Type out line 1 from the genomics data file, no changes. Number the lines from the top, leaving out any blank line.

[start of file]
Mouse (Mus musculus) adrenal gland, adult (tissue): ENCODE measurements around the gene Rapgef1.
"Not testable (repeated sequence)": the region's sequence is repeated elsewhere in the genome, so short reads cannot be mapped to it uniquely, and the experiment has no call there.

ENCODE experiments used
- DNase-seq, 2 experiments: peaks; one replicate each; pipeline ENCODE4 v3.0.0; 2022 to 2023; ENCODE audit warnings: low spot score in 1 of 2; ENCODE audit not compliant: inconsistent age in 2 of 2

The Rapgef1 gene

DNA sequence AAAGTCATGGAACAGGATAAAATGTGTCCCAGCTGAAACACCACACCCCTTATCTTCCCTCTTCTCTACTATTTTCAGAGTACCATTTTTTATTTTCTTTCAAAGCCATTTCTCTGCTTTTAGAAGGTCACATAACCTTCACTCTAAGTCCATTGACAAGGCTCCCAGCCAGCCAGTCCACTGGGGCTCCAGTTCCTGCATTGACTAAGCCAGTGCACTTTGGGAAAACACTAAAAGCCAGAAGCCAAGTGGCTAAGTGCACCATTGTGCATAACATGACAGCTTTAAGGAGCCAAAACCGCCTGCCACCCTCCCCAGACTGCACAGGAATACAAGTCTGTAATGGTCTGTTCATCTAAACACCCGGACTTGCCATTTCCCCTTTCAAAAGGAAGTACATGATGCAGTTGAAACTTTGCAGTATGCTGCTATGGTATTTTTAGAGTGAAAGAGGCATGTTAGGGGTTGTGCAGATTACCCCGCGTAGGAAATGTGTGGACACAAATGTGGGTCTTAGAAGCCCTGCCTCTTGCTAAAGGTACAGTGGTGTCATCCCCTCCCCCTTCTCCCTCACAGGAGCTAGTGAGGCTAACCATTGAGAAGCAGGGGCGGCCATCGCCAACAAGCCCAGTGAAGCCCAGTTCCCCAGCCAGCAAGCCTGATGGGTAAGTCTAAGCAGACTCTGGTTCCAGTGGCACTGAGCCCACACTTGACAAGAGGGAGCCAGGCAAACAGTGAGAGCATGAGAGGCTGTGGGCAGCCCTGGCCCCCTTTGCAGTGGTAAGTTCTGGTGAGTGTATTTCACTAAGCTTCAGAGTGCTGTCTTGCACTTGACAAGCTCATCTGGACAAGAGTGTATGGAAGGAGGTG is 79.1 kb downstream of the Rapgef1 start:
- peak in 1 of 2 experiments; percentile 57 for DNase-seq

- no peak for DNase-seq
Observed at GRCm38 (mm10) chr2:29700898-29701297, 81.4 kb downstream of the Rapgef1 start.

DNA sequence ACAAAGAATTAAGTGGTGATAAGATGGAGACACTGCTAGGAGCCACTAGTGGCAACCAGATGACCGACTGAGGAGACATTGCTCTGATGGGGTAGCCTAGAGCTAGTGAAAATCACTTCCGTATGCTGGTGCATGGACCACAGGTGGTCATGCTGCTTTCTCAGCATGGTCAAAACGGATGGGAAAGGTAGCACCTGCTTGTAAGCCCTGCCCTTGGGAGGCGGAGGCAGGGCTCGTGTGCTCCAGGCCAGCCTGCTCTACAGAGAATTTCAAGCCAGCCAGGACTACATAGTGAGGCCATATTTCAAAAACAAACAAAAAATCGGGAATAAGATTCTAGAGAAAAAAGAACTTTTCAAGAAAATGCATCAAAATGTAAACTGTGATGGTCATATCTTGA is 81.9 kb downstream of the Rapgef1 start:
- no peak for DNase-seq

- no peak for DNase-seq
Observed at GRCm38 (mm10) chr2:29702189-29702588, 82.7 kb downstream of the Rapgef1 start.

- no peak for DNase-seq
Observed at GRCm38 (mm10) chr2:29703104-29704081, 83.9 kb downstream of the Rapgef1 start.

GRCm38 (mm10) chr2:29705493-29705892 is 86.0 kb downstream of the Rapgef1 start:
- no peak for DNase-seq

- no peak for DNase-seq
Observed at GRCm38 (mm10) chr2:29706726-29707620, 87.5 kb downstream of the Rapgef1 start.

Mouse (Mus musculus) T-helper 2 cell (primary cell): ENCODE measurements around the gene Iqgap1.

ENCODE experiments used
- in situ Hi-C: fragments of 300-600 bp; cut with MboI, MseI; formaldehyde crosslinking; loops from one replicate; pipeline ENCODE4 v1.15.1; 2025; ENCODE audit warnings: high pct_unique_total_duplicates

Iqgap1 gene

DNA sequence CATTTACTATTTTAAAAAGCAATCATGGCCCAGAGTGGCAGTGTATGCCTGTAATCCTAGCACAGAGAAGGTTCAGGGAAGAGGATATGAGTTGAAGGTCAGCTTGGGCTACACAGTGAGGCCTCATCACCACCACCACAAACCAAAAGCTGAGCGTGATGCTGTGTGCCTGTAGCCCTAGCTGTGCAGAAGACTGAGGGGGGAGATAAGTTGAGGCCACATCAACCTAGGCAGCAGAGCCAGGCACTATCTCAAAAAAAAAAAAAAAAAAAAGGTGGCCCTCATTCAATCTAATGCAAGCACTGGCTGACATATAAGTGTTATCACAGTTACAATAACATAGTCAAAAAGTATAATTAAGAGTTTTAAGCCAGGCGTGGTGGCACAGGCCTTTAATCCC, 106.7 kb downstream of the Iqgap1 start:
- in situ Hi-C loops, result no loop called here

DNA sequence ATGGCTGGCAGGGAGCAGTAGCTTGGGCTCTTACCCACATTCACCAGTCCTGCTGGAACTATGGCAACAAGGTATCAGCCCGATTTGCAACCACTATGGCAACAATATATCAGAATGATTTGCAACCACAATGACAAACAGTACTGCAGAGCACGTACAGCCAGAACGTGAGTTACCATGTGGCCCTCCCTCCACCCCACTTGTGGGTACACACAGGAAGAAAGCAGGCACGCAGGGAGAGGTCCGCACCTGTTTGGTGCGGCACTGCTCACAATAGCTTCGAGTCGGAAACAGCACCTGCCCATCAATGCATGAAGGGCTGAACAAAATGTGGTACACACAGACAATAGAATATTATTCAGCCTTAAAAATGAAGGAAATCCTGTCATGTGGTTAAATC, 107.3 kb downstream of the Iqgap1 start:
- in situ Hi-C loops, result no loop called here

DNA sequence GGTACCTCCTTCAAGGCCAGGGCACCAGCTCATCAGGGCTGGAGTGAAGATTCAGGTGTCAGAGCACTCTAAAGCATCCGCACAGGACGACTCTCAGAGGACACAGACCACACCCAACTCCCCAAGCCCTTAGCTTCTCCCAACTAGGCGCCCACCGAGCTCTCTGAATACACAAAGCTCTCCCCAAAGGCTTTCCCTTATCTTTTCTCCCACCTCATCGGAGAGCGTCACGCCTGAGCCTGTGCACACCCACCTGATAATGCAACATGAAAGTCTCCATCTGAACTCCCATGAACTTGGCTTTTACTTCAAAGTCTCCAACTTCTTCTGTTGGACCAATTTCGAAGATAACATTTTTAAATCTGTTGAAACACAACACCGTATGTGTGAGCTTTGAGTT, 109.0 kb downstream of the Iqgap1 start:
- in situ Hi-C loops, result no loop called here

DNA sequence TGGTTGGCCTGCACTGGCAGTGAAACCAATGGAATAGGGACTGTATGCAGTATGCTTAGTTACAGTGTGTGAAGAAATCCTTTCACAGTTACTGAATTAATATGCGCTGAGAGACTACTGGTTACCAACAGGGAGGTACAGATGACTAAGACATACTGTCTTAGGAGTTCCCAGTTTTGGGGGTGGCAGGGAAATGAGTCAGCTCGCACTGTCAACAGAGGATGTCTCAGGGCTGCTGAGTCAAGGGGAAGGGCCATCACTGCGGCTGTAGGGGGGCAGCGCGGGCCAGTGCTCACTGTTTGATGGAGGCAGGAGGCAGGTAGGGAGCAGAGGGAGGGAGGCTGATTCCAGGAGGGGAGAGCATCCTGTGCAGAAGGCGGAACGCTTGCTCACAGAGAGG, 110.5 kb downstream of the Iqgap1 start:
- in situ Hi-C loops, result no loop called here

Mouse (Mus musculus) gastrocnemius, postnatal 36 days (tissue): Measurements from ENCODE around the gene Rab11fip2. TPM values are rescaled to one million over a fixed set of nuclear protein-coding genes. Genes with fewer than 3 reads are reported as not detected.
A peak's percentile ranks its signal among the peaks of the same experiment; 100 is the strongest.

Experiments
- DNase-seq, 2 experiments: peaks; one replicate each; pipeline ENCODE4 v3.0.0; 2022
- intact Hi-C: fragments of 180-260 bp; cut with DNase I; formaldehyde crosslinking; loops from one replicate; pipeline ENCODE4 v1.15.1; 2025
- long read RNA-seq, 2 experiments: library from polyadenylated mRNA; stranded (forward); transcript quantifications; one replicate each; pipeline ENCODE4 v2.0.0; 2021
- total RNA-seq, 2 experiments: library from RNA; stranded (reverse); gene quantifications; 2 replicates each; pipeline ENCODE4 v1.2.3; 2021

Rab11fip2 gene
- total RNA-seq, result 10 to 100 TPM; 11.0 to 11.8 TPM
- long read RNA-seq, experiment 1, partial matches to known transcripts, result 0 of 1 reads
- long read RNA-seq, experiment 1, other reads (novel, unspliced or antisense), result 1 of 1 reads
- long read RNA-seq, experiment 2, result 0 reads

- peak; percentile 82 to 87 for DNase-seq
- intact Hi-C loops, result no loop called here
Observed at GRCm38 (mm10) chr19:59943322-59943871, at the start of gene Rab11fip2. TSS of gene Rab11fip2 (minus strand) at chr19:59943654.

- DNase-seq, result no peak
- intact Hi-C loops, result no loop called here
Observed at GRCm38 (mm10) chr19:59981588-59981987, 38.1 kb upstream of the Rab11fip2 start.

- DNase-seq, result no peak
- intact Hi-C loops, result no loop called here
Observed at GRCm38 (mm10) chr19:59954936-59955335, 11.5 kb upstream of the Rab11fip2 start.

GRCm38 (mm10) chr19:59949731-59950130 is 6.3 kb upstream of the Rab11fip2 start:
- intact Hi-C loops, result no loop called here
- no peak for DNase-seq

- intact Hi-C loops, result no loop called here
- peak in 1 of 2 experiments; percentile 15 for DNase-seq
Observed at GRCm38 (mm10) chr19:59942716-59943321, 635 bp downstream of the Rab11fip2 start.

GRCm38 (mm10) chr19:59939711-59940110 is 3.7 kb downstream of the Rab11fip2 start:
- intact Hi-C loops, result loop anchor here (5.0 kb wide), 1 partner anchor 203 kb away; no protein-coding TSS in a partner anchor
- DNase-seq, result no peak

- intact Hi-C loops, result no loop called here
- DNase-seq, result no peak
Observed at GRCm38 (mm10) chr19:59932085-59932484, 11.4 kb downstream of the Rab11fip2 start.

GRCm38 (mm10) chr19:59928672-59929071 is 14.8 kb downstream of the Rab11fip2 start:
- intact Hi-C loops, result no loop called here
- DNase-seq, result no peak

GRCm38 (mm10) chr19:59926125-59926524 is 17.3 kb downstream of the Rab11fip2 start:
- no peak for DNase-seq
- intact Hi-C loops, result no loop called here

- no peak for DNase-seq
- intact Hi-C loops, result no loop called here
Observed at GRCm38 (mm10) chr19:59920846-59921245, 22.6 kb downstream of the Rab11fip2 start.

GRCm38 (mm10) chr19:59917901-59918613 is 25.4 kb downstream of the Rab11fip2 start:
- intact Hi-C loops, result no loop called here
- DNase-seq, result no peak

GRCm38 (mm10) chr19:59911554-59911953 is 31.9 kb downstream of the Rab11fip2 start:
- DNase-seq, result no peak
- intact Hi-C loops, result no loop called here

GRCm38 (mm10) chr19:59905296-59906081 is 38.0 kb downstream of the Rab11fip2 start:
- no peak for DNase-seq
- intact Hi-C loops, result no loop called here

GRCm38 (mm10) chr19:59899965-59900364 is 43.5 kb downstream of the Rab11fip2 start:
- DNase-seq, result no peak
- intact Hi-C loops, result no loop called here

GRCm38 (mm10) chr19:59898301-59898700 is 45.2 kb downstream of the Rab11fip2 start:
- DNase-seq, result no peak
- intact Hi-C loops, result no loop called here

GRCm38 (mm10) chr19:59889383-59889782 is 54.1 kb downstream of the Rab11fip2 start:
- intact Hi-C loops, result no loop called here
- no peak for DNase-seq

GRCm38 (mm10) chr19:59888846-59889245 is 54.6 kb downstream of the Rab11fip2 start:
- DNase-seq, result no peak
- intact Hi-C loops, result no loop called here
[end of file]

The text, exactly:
Mouse (Mus musculus) adrenal gland, adult (tissue): ENCODE measurements around the gene Rapgef1.